It can feel as though every couple of days a new "revolutionary" social media platform pops up. Some have disappearing content or limit you to text only, while others are almost a tiny version of the internet with every conceivable type of content and person available to friend you.
With such rapid change, how do we navigate this new world without sinking under the ever-rising sea of social media? How do we enjoy the benefits without starting a fight? And, how can adults both appropriately engage with kids and protect their children from the dangers that lurk in this new frontier?
The Rev. Robert Sturdivant, minister of students at Trinity United Methodist Church in Birmingham, Alabama, has two simple rules to help navigate the choppy seas of social media. Both focus on thinking about what we are posting before we post it.
Social media is about sharing your life. "We just start there," he says. "We encourage our volunteers to share their life."
Unless we are paying attention, our presence on social media can make a quick turn from sharing our life to merely posting links to news articles. Often the articles can be offensive to some or many of our social media connections. When we share a polarizing article, these platforms meant to connect us with each other turn into tools to divide us. Most of that completely disappears when we choose to share what is happening in our life rather than post an endless stream of news links.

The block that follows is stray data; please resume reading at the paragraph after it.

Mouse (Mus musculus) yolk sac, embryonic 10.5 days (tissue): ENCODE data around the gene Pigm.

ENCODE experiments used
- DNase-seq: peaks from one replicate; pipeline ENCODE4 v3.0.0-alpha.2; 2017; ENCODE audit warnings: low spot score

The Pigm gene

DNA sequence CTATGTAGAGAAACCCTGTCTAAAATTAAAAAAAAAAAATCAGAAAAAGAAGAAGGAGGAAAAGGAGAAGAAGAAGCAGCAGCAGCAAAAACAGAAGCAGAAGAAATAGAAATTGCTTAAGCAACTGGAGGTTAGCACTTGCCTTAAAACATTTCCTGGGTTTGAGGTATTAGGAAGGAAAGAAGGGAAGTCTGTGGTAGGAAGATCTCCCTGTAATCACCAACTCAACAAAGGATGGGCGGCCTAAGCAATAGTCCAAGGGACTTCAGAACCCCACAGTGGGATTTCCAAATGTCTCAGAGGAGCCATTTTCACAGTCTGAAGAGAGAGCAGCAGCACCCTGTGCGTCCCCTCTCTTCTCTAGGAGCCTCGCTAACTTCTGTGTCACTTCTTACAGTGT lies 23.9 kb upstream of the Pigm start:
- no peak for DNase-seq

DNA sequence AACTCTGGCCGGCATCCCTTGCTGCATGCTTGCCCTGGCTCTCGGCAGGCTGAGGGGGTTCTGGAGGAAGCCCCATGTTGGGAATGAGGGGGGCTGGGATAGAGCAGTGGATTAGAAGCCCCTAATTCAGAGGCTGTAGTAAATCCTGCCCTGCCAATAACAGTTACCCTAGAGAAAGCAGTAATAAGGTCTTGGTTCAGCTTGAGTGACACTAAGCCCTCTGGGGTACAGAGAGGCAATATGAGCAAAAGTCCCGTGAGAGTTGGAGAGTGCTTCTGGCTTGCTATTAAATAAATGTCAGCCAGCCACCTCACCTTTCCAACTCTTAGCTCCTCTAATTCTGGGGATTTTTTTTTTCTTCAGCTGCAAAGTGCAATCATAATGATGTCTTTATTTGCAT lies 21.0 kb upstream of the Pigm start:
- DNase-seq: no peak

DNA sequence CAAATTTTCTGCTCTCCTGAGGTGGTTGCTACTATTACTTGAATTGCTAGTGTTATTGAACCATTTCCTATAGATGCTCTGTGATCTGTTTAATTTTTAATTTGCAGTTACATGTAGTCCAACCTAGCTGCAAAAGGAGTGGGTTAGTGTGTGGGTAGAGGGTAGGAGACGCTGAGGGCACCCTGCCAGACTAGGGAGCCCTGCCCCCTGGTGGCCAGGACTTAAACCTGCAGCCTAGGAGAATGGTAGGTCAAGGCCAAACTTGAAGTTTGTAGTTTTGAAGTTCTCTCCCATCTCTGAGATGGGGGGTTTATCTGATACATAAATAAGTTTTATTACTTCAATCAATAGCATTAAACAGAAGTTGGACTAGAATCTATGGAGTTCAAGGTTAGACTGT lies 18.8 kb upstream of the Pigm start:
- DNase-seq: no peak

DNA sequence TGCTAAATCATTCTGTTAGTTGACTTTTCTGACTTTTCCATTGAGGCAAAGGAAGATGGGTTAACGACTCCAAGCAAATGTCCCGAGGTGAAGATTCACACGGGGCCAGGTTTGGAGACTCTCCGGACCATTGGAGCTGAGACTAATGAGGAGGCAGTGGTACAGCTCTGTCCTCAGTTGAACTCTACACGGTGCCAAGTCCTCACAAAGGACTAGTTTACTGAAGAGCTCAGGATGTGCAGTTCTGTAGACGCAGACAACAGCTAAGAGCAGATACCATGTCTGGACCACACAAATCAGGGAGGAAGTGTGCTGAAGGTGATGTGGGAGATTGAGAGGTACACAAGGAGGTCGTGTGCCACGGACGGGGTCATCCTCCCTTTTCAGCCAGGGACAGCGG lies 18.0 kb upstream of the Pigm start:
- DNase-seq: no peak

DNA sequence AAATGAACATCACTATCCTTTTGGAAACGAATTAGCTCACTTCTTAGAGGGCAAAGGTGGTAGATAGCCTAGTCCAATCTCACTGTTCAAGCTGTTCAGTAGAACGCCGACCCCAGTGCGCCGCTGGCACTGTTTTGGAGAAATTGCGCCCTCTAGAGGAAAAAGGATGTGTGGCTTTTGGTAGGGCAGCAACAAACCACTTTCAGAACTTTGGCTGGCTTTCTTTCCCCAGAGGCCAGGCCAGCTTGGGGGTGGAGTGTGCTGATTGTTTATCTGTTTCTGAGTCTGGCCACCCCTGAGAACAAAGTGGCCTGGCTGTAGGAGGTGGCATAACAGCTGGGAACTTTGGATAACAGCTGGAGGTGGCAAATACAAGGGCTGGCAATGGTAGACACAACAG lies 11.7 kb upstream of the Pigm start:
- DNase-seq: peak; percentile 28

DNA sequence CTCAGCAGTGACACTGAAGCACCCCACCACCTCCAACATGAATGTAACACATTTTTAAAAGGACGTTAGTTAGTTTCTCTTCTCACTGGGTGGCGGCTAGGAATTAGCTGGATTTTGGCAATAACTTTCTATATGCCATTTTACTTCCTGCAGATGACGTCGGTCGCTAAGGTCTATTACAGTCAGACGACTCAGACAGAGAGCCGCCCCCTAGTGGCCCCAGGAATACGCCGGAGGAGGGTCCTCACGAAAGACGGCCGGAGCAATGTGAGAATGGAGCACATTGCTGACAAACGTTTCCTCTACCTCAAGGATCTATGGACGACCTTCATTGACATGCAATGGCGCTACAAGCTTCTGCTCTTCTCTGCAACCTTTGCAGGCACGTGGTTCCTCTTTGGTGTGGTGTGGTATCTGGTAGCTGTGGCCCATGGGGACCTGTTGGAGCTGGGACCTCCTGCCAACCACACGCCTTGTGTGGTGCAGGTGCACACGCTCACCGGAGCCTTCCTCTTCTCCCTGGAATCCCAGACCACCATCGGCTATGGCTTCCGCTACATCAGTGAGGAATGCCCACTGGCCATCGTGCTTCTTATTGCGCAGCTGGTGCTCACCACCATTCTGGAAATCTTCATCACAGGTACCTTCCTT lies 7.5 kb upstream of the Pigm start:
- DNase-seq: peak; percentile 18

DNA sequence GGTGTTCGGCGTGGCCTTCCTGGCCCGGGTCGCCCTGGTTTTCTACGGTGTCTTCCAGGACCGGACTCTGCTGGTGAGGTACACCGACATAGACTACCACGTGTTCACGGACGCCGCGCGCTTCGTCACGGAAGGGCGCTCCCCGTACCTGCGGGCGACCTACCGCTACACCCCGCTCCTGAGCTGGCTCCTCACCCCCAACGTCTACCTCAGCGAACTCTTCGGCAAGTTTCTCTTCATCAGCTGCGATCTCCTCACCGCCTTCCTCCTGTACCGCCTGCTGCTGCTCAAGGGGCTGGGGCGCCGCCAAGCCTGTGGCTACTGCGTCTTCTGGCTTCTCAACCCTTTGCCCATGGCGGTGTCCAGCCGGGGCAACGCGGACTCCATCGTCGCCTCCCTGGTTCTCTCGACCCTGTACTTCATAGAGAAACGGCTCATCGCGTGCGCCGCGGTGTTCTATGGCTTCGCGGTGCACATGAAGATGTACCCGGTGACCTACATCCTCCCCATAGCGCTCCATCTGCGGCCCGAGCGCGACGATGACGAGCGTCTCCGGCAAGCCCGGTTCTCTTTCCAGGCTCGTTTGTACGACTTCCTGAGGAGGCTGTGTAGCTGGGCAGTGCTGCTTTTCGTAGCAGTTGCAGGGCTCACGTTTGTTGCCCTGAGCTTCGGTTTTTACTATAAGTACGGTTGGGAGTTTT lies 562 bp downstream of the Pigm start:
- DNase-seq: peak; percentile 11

After we shift to focusing on what social media does best – sharing our life – Sturdivant has a second rule to help avoid the complications that arise from doing just that. "Share what is universal," he says, "share things that do not require a backstory."
When we write a post about something from our life, we want to do it in such a way that it is understandable by anyone who reads it. It is understood without needing to be explained.
Why? It's simple, Sturdivant says, "People don't ask for a backstory. They just create their own."
That's how most of the social media-fueled rumors begin: Someone creates a backstory from an ambiguous post. You can avoid much of the drama by asking the simple question: "Does this require a backstory to understand?"
These two rules help us navigate the often dangerous sea of social media. We will find our lives enriched as we use these channels for their intended purpose while avoiding the dangerous regions. Happy posting!
The Rev. Jeremy Steele is Next Generation minister at Christ United Methodist Church, Mobile, Alabama. He is also an author, blogger at jeremywords.com and a frequent contributor to MyCom, an e-newsletter published by United Methodist Communications.